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Blue Light Effects in Marine Macroalgae

  • M. J. Dring
Part of the Proceedings in Life Sciences book series (LIFE SCIENCES)

Abstract

The red, brown and green seaweeds, which together make up the marine macroalgae, constitute a taxonomically unorthodox and artificial collection of plants. They are united, however, by the range of habitats which they occupy — marine benthic sites from the upper intertidal to the lower limit of the photic zone in all optical water types [16] — and it is the variety of light climates that they experience in this habitat range [11] that makes their responses to light of particular interest. The diversity of photosynthetic pigments within this group of plants also indicates that the group has evolved different physiological solutions to at least one photobiological problem, and suggests that the photobiology of these plants would repay detailed study. Nevertheless, the investigation of nonphotosynthetic effects of light on marine macroalgae has been slow to develop and, although a wide range of blue light effects has now been reported, this is the first review to concentrate specifically and solely on the responses of seaweeds to blue light. Some of the responses have, however, been covered by recent reviews of photomorphogenesis in marine macroalgae [11, 20], and the blue light effects in one rather exceptional genus, the giant-celled green alga Acetabularia, are described elsewhere in this Volume by Schmid. Another macroalga which exhibits blue light effects is the siphonaceous chrysophyte Vaucheria, but this genus has been excluded from the present review, partly because most species are found in fresh or brackish waters rather than in strictly marine habitats, and partly because it was featured at the first Blue Light Conference [2].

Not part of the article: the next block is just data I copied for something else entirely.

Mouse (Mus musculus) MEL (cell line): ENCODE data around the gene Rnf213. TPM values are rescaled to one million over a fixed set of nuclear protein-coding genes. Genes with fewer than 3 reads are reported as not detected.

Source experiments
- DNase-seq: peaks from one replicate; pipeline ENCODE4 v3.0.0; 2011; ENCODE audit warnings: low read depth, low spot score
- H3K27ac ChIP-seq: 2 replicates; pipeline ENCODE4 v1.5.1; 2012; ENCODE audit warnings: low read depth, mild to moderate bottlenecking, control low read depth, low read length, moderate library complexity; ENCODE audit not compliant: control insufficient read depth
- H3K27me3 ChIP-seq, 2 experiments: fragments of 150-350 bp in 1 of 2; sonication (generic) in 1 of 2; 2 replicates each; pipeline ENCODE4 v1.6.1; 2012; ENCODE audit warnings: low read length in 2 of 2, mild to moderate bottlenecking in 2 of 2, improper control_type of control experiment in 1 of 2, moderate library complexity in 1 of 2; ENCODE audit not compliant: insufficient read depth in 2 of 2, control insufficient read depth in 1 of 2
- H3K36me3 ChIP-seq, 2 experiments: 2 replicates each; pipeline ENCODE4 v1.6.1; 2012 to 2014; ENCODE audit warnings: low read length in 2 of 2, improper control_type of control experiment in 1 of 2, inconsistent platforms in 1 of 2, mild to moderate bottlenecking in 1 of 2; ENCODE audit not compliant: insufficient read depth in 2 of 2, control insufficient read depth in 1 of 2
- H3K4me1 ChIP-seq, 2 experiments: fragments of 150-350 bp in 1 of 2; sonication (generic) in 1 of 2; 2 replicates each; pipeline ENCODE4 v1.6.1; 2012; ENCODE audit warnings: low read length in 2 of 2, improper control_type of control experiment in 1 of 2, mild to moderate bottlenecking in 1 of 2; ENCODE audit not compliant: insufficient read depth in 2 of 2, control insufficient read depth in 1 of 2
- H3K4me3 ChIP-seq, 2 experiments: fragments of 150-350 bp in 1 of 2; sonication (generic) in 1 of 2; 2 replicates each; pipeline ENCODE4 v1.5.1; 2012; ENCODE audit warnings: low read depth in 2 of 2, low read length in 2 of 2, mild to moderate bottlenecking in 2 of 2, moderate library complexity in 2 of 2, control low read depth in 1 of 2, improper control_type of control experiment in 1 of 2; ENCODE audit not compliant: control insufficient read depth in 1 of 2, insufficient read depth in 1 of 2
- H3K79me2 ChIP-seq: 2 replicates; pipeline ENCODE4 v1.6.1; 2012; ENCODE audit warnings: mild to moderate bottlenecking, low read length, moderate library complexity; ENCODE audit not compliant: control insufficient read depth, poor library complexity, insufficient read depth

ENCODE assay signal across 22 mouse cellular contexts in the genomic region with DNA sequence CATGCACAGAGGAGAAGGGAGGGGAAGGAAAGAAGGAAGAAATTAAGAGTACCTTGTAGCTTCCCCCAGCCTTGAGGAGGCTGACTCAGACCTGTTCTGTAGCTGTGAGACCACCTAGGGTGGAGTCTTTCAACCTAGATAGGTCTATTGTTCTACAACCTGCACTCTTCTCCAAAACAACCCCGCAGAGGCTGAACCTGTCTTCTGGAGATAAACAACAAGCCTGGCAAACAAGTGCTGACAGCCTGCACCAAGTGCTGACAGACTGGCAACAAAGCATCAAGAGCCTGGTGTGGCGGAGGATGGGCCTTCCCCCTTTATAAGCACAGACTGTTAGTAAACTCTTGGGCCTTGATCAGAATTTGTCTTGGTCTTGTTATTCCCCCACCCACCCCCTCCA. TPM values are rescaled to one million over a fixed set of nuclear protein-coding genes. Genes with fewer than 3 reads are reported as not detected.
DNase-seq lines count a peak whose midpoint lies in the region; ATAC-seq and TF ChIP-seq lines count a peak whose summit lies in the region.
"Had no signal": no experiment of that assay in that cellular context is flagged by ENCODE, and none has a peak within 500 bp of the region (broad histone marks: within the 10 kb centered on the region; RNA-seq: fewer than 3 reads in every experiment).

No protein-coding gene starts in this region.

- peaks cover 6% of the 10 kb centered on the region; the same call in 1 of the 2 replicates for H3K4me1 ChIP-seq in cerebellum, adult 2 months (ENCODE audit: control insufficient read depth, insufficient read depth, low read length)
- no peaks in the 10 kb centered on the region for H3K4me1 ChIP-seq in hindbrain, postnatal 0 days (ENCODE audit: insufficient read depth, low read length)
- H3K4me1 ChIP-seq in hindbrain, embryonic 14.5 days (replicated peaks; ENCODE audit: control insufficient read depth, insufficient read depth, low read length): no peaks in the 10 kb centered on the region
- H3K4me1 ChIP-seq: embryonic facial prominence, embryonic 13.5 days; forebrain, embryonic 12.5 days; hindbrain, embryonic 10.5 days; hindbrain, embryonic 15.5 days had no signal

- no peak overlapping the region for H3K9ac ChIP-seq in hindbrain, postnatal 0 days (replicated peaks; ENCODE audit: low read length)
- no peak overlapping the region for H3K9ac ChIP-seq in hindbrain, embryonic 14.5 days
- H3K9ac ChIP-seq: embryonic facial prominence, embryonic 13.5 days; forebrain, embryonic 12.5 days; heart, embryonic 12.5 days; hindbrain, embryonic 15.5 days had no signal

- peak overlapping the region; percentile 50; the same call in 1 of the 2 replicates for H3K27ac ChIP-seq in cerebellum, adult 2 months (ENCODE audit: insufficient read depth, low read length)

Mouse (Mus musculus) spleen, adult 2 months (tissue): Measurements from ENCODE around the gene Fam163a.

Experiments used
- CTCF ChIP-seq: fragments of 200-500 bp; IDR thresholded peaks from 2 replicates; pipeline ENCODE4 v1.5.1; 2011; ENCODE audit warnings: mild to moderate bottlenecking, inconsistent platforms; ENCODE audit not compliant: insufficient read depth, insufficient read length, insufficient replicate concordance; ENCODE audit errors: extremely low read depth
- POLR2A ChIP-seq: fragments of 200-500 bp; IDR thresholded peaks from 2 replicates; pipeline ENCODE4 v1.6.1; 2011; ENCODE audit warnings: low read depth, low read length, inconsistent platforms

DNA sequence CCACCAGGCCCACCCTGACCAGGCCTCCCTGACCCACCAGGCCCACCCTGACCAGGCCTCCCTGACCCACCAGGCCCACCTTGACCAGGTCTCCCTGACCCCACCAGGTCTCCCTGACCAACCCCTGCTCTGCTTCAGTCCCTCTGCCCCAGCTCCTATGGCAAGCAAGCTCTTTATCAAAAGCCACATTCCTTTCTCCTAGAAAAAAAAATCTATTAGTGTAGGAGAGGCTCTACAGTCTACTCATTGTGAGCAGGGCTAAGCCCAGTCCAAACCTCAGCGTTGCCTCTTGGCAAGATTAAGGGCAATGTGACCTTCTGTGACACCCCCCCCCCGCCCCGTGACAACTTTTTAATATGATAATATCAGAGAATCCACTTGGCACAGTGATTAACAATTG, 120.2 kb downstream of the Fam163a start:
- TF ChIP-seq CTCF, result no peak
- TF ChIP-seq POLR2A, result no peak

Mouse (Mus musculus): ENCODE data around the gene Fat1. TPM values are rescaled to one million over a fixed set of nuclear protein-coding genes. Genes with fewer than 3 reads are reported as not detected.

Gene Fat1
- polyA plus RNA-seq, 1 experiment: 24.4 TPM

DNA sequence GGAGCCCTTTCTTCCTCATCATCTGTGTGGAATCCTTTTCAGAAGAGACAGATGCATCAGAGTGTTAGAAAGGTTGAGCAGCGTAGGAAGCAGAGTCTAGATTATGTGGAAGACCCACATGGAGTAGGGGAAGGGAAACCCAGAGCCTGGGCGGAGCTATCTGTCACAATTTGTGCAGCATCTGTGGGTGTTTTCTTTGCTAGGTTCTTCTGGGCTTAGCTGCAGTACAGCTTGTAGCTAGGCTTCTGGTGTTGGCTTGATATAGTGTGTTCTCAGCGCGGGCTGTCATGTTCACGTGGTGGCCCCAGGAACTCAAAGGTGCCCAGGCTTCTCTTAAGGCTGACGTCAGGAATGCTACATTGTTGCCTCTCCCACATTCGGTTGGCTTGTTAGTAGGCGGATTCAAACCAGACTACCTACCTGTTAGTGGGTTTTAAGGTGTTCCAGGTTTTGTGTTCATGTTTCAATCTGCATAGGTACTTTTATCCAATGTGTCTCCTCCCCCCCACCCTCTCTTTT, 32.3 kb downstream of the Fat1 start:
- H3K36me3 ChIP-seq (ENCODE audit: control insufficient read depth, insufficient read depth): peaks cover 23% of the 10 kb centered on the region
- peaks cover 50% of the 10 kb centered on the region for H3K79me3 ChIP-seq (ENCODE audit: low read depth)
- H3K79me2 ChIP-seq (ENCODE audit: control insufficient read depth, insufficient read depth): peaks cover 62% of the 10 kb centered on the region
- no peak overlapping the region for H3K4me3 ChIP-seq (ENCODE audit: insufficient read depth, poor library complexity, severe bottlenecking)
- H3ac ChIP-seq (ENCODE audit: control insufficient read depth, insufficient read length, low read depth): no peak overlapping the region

Keywords

Brown Alga Marine Macroalgae Green Seaweed Blue Light Response Negative Phototropism 
These keywords were added by machine and not by the authors. This process is experimental and the keywords may be updated as the learning algorithm improves.

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Copyright information

© Springer-Verlag Berlin Heidelberg 1984

Authors and Affiliations

  • M. J. Dring
    • 1
  1. 1.Botany DepartmentThe Queen’s UniversityBelfastNorthern Ireland

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